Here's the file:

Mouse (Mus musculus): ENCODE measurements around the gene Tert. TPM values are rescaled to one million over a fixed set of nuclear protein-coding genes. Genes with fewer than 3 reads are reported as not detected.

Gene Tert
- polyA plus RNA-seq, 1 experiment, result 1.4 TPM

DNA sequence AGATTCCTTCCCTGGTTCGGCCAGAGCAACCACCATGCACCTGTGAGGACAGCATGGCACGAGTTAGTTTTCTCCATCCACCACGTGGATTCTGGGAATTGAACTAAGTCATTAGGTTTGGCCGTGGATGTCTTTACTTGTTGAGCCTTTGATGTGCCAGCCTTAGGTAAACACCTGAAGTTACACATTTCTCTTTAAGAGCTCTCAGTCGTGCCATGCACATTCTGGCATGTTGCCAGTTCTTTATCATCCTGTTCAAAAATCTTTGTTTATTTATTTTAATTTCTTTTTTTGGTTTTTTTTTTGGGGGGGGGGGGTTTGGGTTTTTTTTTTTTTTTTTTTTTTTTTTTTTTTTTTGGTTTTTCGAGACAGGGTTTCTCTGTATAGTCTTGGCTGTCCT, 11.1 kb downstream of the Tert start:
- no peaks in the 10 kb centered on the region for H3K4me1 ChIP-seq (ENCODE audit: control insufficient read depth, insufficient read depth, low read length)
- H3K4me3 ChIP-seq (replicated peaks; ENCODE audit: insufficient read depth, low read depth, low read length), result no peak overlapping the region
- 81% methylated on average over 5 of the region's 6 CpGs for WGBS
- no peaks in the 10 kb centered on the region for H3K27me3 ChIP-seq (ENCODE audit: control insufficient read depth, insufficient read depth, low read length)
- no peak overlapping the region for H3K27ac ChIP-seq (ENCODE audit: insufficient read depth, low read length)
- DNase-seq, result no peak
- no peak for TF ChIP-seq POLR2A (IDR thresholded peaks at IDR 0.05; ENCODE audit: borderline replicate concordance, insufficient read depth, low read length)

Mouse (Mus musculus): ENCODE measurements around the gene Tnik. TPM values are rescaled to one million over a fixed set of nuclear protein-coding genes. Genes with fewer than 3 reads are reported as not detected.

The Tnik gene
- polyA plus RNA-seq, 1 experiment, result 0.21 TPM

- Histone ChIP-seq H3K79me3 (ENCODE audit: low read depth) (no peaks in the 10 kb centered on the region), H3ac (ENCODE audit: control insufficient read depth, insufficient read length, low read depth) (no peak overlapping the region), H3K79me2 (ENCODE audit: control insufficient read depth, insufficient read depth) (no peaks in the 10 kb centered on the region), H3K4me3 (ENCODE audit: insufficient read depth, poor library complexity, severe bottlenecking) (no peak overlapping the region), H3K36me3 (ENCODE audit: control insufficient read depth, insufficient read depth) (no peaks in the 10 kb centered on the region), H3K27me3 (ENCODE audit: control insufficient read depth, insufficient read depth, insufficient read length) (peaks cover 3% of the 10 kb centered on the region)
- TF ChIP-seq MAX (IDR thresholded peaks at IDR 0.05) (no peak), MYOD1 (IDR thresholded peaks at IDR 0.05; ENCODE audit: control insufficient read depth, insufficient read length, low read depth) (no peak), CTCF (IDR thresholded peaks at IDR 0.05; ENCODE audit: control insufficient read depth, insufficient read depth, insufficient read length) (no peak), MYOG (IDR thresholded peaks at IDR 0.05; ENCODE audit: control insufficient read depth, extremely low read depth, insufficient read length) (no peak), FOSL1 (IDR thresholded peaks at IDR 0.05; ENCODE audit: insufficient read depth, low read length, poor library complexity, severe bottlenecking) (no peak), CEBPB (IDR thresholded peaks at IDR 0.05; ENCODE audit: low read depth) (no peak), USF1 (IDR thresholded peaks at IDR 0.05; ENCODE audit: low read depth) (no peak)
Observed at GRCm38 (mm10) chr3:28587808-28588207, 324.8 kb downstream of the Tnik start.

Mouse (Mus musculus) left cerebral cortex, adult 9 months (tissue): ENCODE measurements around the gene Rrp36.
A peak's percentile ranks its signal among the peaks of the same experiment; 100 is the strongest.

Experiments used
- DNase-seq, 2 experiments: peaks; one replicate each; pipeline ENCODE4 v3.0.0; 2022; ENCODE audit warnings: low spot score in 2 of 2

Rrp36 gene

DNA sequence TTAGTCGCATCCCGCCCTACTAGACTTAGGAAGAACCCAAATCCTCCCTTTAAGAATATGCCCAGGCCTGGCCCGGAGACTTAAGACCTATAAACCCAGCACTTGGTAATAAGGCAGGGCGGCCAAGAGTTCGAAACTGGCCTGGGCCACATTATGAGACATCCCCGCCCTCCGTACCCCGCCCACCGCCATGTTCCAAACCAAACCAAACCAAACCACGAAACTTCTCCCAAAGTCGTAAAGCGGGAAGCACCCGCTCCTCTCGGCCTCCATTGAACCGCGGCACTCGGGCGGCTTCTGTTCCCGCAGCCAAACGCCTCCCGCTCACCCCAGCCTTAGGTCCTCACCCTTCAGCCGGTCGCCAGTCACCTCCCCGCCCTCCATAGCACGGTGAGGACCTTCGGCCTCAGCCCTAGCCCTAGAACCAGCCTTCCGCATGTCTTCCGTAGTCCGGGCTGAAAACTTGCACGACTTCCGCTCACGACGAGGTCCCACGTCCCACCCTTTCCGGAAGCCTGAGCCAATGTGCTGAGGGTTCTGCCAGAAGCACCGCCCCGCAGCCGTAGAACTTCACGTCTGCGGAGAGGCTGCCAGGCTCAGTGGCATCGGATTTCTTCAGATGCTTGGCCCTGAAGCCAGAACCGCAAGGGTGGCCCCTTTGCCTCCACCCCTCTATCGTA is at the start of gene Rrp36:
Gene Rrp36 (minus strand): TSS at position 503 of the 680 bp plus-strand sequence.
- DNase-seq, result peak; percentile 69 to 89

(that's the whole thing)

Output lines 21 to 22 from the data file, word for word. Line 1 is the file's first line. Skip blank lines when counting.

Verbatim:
- DNase-seq, 2 experiments: peaks; one replicate each; pipeline ENCODE4 v3.0.0; 2022; ENCODE audit warnings: low spot score in 2 of 2

Rrp36 gene